The recent surge in hate crimes against Muslims is being attributed to President-Elect Donald Trump's campaign rhetoric against Muslims and other minorities in the United States. Islamophobia did not begin with the Trump campaign but it appears to have contributed to it in the last two years. Other factors include stereotyping of Muslims in the entertainment and news media coverage of terrorist attacks traced to individual Muslim perpetrators.

Trump Campaign:

President-Elect Donald Donald Trump's Muslim ban and Muslim registry have contributed to assigning the blame to all Muslims for acts of terror and the consequent hate crimes against Americans of Islamic faith.

Since winning the majority of the electoral college in US presidential elections 2016, President-elect Trump has begun stacking his cabinet and staff with people known for their anti-Muslim statements. For example, Trump's national security advisor pick General Michael Flynn has called Islam "malignant cancer". Mr. Trump's chief of staff pick Stephen Bannon has described Islam as "a political ideology" and Sharia as "like Nazism, fascism, and communism."

Popular Television Shows:

The US entertainment media in Hollywood has been at the forefront of promoting the image of all  Muslims as terrorists. Popular television shows like "24" and "Homeland" have done it on a consistent basis.

In a recent roundtable discussion titled "Can Television be Fair to Muslims?", Showtime's "Homeland's co-creator Howard Gordon acknowledged that his show has fed Islamophobia in America.  Participants included both Muslims and Non-Muslims engaged in writing and producing popular TV shows such as Aasif Mandvi, Zarqa Nawaz, Melena Ryzik, Joshua Saffran, Howard Gordon and Cherian Dabis.

Roundtable Discussion:

Here's a brief excerpt of the exchange:

MELENA RYZIK: The F.B.I. has said that attacks against Muslims were up 67 percent last year. Do you have any anxiety about your shows being fodder for that?

HOWARD GORDON: The short answer is, absolutely, yes.

RYZIK: What can you do to handle that?

GORDON: On “Homeland,” it’s an ongoing and very important conversation.

For instance, this year, the beginning of it involves the sort of big business of prosecuting entrapment. It actually tests the edges of free speech. How can someone express their discontent with American policy — even a reckless kid who might express his views that may be sympathetic to enemies of America, but still is not, himself, a terrorist, but is being set up to be one by the big business of government?

For me to answer, personally, that question, it’s a difficult one. “24” having been the launching point for me to engage in these conversations, which I have been having for 10 years, and being very conscious about not wanting to be a midwife to these base ideas. We’re all affected, unwittingly, by who we are and how we see the world. It requires creating an environment where people can speak freely about these things. It requires this vigilant empathy.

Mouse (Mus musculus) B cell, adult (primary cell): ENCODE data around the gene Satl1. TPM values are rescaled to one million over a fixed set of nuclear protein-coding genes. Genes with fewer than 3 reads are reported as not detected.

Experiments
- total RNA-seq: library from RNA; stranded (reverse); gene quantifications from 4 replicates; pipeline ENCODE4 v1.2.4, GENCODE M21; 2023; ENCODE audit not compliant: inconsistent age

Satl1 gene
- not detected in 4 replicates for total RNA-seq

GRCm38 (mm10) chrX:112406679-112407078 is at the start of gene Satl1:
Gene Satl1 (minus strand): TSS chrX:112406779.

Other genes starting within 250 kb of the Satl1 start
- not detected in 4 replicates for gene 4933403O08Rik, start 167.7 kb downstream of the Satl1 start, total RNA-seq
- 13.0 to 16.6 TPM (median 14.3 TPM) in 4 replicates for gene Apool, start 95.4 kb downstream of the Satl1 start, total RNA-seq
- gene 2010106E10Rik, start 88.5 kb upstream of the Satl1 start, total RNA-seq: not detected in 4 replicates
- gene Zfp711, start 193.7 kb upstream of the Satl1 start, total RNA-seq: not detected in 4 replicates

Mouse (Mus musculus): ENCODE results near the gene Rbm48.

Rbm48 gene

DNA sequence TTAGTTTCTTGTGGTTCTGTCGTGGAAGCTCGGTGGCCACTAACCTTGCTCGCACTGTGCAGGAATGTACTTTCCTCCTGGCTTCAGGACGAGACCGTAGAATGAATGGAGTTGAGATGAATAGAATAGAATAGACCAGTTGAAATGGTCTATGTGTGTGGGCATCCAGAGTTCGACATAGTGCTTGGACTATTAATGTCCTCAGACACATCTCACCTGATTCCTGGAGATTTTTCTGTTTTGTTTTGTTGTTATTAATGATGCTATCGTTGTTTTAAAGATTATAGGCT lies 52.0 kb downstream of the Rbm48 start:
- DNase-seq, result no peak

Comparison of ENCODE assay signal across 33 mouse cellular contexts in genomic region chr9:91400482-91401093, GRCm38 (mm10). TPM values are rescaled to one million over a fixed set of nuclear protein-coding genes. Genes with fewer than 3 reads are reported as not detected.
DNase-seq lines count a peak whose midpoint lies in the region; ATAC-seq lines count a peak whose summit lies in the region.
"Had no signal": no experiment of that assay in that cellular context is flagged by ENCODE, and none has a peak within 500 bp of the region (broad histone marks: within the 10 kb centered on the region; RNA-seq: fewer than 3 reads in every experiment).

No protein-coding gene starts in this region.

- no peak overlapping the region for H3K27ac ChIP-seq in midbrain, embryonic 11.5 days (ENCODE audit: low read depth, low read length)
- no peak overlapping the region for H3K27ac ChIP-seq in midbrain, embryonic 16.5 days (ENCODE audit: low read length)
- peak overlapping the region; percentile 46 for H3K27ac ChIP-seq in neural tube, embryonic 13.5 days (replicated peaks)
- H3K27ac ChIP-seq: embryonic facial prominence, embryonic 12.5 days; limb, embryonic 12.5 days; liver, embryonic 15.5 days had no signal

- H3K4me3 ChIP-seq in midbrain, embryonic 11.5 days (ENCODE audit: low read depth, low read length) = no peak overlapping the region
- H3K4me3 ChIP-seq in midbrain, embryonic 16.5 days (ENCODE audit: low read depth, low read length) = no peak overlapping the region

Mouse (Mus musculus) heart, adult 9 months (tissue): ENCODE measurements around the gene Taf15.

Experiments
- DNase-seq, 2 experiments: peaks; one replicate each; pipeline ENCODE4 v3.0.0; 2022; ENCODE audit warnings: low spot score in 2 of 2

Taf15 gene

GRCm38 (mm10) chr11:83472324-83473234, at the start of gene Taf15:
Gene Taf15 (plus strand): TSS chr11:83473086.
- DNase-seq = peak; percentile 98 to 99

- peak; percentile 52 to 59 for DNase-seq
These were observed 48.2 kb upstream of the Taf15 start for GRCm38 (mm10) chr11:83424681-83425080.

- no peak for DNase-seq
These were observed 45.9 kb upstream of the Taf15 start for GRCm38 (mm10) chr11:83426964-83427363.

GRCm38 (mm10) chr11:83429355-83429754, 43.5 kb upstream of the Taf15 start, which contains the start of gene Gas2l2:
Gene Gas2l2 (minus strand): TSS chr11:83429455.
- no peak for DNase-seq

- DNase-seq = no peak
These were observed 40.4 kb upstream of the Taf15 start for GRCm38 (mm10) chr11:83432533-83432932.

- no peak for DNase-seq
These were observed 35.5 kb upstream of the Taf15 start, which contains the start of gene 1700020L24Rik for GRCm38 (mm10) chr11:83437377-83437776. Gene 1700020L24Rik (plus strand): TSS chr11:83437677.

Mainstream News Media:

The mainstream US news media, particularly the cable news channels, have contributed to anti-Muslim hysteria after each terror attack traced to a Muslim perpetrator. The 24X7 coverage of such tragedies fails to put them in perspective.

President Barack H. Obama finally asked the questions that many American Muslim victims of Islamophobia have been asking for a long time: How many Americans have been killed through terrorist attacks over the last decade?  And how many Americans have died in gun violence.

Here's the exact quote from Obama's speech after yet another mass shooting--this time in rural Oregon:

“I would ask news organizations – because I won’t put these facts forward – have news organizations tally up the number of Americans who’ve been killed through terrorist attacks over the last decade and the number of Americans who’ve been killed by gun violence, and post those side-by-side on your news reports. This won’t be information coming from me; it will be coming from you. “We spend over a trillion dollars, and pass countless laws, and devote entire agencies to preventing terrorist attacks on our soil, and rightfully so. And yet, we have a Congress that explicitly blocks us from even collecting data on how we could potentially reduce gun deaths. How can that be?”

The President's question got the media attention. CNN, among others, compiled the data and put the following graph on its website:

Sources: CDC and US Security Officials Via CNN



The US Centers for Disease Control (CDC) has reported 316,545 people deaths by firearms on U.S. soil from 2004 to 2013. This figure is 1000 times higher than the total deaths of 313 Americans by terrorism at home and abroad in the same period.


Aided by the gun lobby and its conservative supporters, anti-terrorism and Islamophobia have emerged as major new US industries in the wake of the terrorist attacks of 911. Anti-terror industry is worth trillions of dollars. Islamophobia industry, estimated at $200 million, reinforces and promotes the fear of Islam and Muslims for its own gains. With their entrenched vested interests, the growth of these industries has served to distract attention from the 1000X bigger problem of gun violence. The National Rife Association, also know as the gun lobby, has taken full advantage of the situation by buying out the majority of US Congress which opposes even most modest gun safety regulations.